Welcome to the ‘About that bus…?’ weekly newsletter – giving you the inside track on how the fallout from Brexit is affecting the NHS at national and local level, edited by James Illman Contact me in confidence.
The Yellowhammer documents released last week should focus NHS minds on the need to ratchet up lobbying efforts. Avoiding the social care crisis likely to materialise after a no-deal Brexit – which will need improved funding and policy change – is the most pressing issue, writes James Illman.
The Operation Yellowhammer documents published by ministers last week contained no new revelations for those who have been watching the Brexit process closely. However, the publication of the short but highly controversial five-page document on the possible impact of a no-deal Brexit, Operation Yellowhammer HMG reasonable worst case planning assumptions, is still a highly significant moment.
There can be no pretense now that the warning of potential public disorder, food, energy and medicines shortages are “out of date” – as the government claimed when the Sunday Times published a leaked version of the document – or exaggerated.
It’s all there in black and white – even if the government did try and downgrade the document from a “base scenario” as reported by the newspaper, to a “worst case scenario” as the published copy purported to be.
The specific NHS-related issues are listed under point 6 (medical supplies shortages and disease outbreaks). Transport chaos at ports and on major roads, power outages, rioting, and fresh food shortages would also all impact the NHS.
However, it is point 20 (social care fragility) which perhaps poses the greatest single threat to the NHS. It is certainly the issue which is causing senior policymakers most concern.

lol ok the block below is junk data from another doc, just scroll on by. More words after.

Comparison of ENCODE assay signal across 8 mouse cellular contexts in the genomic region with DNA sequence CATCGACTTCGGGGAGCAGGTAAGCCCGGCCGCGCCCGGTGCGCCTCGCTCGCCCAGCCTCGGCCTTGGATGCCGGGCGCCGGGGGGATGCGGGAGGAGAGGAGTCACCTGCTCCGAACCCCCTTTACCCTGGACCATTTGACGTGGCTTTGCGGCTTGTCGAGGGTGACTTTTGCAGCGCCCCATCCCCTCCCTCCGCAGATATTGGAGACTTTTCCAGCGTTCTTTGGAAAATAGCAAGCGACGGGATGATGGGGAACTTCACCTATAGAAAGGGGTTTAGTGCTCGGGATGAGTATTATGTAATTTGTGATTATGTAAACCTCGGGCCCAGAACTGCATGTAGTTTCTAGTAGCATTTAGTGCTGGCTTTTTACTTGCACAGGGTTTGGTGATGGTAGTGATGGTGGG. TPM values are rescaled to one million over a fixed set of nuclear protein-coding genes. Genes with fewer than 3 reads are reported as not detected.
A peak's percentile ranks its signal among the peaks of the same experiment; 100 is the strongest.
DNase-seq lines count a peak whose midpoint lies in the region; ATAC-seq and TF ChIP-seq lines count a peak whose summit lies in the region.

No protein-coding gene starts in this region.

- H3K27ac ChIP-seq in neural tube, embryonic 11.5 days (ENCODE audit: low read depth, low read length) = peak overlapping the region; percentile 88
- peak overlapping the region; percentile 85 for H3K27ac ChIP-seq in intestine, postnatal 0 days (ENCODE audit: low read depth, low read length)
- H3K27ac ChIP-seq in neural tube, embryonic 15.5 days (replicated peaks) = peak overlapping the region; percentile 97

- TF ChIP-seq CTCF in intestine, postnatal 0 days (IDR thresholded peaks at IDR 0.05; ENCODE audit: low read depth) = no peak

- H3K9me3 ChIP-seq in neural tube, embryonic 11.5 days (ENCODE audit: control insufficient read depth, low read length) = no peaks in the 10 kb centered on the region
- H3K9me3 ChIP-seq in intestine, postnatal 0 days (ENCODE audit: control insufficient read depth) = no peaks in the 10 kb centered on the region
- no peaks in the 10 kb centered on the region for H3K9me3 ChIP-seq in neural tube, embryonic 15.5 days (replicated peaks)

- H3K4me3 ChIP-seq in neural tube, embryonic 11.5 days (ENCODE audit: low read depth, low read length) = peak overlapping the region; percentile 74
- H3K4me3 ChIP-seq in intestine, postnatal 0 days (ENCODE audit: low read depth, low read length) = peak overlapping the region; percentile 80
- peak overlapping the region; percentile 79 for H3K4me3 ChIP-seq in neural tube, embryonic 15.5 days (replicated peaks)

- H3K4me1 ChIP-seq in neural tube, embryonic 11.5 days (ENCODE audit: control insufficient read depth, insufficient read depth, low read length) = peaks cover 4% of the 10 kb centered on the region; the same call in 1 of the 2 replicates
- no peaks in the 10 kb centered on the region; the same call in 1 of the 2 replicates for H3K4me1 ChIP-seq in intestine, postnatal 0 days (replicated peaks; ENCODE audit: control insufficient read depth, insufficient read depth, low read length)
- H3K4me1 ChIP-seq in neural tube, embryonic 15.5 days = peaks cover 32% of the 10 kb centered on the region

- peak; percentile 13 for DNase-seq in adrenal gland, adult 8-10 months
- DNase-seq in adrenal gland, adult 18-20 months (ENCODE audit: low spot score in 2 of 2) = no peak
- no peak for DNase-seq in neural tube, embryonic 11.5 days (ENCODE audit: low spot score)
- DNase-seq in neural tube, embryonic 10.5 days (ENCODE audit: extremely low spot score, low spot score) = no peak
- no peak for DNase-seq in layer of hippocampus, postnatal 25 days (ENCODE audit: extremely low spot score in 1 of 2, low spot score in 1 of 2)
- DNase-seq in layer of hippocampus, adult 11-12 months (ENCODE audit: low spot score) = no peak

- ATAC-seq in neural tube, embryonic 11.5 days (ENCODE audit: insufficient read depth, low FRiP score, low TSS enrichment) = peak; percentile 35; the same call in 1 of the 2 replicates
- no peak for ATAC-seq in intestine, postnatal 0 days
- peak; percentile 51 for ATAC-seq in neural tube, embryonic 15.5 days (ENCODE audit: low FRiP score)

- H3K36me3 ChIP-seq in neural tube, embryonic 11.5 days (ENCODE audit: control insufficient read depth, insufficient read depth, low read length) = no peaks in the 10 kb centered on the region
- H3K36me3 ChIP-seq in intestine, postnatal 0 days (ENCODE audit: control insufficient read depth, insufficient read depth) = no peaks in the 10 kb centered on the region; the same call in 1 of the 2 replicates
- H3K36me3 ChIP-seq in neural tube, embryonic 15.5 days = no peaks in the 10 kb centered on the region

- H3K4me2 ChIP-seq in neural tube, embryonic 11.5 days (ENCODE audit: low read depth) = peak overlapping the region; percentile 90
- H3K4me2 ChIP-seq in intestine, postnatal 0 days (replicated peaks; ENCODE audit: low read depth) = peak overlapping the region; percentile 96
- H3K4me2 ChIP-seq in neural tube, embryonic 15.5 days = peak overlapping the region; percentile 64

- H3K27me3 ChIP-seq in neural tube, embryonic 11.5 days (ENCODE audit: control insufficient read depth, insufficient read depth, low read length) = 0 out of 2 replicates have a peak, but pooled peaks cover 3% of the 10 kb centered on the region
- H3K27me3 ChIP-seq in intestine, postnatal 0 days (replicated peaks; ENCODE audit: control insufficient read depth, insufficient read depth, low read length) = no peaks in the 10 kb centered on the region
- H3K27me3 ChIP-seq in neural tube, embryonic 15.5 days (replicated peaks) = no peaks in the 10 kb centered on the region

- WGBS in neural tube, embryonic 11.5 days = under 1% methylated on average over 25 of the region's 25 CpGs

On directly-related healthcare issues, preparations have been reasonably robust. As the NHS Confederation’s Brexit expert Layla McCay told HSJ last week, the Department of Health and Social Care “has probably done as much as it can do to make sure there won’t be [drugs] shortages”.
This is simply not the case for social care. The post-no-deal Brexit social care system, already reeling after years of local government funding cuts, faces a triple threat.
First, there is the risk large numbers of the circa 104,000 EU nationals working in the sector will leave their jobs, if not the country altogether. There are concerns care workers could take similarly paid but far less stressful warehouse-type jobs in the run up to Christmas, or they may go home for Christmas then not return.
Second, as Yellowhammer rightly highlights, the sector’s already financially fragile providers could be pushed over the edge if inflation rises and pushes up the costs of staff and supplies.
Third, it also faces the same issues around medicines shortages, which are a major concern for the NHS.
So, what can the NHS do about it?
As HSJ reported this month, NHS England’s Brexit chief Keith Willett has told NHS and social care providers to work together to mitigate the risk, and suggested staff-sharing arrangements would help.